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Taking a Flyer : No One Knows Why Dayton's Daniels Died and Massachusetts' Camby Lived, but Ohio Campus Is Devastated

February 17, 1996|CHRIS DUFRESNE | TIMES STAFF WRITER

DAYTON, Ohio — It was Jan. 6, at Amherst, Dayton versus Massachusetts, Chris Daniels versus Marcus Camby.

A prelude to two mysteries.

Daniels joked before the Atlantic 10 Conference game that he hadn't heard much about Camby, claiming he didn't have cable.

Right.

Daniels knew everything about Camby, college basketball's probable player of the year.

A fifth-year senior, Daniels who had not played up to expectations in an injury-marred career, was having a breakthrough season, averaging 13 points a game and ranking second nationally in shooting percentage.

Dayton was no match for No. 1 Massachusetts, losing 78-58, but Daniels had one of his best games, scoring 20 points, making 10 of his 12 shots.

Camby had a great game too, scoring 38 points and taking down 11 rebounds.

They were young adults having the times of their lives, centers who passed in the night.

A week later, at St. Bonaventure, Camby fainted in the locker room after completing pregame warmups. He was unresponsive for 10 minutes.

After undergoing a barrage of tests, and sitting out four games, Camby was pronounced fit and returned to a team in quest of the national championship.

Doctors have been unable to determine what caused him to lose consciousness.

On Feb. 7, four weeks after facing Camby, Daniels went to sleep in his home in a section of student housing near campus known as the "UD ghetto."

He never woke up.

"No aneurysm, no blood clot, no obvious cause of death," Ken Betz, the director of the Montgomery County coroner's office, reported in a press release.

More extensive test results won't be completed for weeks, but the coroner to date has ruled out drugs or alcohol as a cause of death.

Doctors may never know what happened.

Daniels' heart was slightly enlarged but that was not extraordinary for a man his size, 6 feet 10 and 238 pounds.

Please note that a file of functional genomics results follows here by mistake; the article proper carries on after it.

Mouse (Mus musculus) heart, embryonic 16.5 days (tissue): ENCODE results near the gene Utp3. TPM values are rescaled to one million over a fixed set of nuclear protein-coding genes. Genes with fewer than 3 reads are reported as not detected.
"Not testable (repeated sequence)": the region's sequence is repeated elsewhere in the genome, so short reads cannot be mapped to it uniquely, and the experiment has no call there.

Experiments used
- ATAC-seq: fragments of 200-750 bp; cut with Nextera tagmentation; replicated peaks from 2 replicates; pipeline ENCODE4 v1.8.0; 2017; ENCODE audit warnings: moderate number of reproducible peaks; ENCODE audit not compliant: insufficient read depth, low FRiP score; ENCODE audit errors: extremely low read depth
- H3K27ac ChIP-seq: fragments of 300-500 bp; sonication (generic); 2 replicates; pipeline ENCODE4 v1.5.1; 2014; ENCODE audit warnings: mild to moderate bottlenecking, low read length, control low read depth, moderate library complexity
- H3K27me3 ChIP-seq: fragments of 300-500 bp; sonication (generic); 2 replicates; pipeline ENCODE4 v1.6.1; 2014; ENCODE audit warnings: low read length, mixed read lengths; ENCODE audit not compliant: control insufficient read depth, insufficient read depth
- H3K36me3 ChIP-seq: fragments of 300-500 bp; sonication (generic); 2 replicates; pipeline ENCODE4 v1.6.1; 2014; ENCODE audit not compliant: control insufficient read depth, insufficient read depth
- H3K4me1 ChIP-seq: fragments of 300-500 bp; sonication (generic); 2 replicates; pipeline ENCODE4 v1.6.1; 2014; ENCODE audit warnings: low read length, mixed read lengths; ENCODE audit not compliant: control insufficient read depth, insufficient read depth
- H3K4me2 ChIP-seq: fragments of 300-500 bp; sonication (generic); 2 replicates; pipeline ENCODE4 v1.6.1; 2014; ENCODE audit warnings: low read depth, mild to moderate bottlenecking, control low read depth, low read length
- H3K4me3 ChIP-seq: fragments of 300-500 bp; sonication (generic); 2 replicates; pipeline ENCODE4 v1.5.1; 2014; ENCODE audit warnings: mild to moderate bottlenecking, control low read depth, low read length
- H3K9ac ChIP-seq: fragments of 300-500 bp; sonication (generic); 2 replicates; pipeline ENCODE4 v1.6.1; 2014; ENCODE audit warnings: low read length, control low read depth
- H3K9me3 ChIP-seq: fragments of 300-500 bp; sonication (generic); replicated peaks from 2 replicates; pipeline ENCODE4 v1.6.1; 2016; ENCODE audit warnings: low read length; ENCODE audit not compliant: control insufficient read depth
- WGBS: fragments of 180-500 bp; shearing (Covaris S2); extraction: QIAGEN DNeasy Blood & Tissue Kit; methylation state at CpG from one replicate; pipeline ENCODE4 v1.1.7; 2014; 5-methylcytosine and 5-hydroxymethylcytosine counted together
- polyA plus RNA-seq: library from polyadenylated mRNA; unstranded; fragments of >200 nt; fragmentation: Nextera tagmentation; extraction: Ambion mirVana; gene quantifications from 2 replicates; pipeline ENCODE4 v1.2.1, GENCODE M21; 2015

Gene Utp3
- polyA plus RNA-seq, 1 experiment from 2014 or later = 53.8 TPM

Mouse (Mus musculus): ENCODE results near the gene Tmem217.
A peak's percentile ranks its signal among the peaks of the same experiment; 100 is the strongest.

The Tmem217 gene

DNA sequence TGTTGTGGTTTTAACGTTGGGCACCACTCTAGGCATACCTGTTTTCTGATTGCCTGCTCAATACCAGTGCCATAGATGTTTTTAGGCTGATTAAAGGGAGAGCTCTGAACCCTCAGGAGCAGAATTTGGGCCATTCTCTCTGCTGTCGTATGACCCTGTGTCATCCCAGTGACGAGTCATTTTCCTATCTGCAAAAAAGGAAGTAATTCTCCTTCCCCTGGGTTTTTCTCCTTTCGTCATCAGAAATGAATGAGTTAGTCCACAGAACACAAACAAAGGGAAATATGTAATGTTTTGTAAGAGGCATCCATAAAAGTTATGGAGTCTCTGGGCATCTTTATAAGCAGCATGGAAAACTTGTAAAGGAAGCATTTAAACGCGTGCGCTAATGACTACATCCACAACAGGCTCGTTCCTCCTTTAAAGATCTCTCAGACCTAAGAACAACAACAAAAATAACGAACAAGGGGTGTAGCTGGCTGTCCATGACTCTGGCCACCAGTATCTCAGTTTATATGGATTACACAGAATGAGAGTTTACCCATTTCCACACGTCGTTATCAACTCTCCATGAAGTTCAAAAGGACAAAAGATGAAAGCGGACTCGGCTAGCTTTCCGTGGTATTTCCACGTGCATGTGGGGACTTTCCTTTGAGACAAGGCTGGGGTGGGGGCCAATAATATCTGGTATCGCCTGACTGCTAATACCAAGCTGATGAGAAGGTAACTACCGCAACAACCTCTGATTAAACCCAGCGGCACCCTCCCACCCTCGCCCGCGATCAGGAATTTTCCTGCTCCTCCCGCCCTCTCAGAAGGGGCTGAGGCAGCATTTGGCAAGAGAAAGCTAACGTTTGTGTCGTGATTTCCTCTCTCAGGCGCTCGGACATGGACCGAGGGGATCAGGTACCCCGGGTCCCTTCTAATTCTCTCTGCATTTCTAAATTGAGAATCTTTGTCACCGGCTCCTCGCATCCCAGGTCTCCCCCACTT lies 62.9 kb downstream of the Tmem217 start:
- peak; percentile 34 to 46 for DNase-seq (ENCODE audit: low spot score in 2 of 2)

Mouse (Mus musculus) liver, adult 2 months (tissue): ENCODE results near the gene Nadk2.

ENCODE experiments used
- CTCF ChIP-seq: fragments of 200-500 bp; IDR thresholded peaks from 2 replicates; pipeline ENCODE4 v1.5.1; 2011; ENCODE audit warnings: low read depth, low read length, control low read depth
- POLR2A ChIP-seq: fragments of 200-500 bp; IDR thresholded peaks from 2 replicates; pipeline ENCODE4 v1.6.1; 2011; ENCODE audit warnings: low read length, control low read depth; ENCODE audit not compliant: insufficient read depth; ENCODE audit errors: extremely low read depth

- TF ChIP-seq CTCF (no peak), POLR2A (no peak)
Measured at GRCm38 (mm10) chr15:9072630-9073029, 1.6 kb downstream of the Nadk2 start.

Abdul Wase, director of electrophysiology at Good Samaritan Hospital in Dayton, said heart problems resulting in sudden death sometimes give no warning.

"The first presentation may be death," he told the Dayton Daily News.

Camby and Daniels.

One lives, one dies.

No one knows why.

Right now, that isn't good enough for friends and family of Daniels at Dayton, a Catholic college of about 6,000 students.

"It's not fair," Dayton guard Darnell Hoskins said after practice the other day.

On Hoskins' right biceps are tattooed God and Trust, but there have been times this week he wanted to scrub them off.

"I had to ask God, 'Why?' " he said.

Faith has been put to the test since the terrible news swept through town last week.

Daniels was 22, had already graduated, gushed unabashedly about his mother, and was working himself toward a possible career in professional basketball.

"He had everything in sight," Dayton Coach Oliver Purnell said.

Now, Hoskins can't make the flashbacks go away. They come in waves, over and over.

"One scene that runs in my mind is Chris and I laughing together," Hoskins said. "On the other side is me visualizing him lying on the floor."

Hoskins, a transfer from Wisconsin who made it a habit of crashing on Daniels' couch, had done so that night.

"All he talked about was the game the next day," Hoskins recalled.

Daniels had missed the team's Tuesday night game against Bethune-Cookman because of an ankle sprain, but was eager for that Thursday night's game against La Salle.

"Unfortunately, he didn't get to see that next day," Hoskins said.

Hoskins came in that night and heard Daniels and his girlfriend, Ratana Earle, laughing in another room.

The next time Hoskins heard Earle was early the next morning, when she ran into the room screaming that something was wrong with Chris.

Hoskins thought first that it was a prank.

"His eyes were open," he said. "You know how, when you're a kid, you pretend to be dead? He kind of looked like that. But when I picked his arm up, it was real limp. Then I checked for a pulse."

Hoskins called 911, got CPR instructions over the phone and worked on his friend until paramedics arrived 10 minutes later. Daniels was taken to Miami Valley Hospital, where he was pronounced dead at 5:31 a.m.

The funeral was Monday in Columbus, Daniels' hometown.

Not willing to break a tradition for Dayton seniors, Purnell asked mourners in St. John Holy Rosary Church to rise and give Daniels a standing ovation. Thunderous applause ensued. Reporters, packed in the balcony, watched as Chris' sister, Neta, spoke from the heart.

"Anyone who knew Chris knew he was a gentleman, a mama's boy, was kind to children and he loved animals," she said. "Everyone knows that's not cool, but he was the coolest person I ever met."

Shell-shocked, the survivors looked on: mother Alice, father Warren, sister Dawn, brother Antonio and D.R. Humphrey, Chris' grandmother.

Daniels was buried in his Dayton Flyers' warmup uniform.

Two nights later, having not eaten or slept in days, Antonio, a junior guard at Bowling Green, drove the length of the court with four seconds remaining and scored the winning layup against Eastern Michigan in a 72-70 victory.

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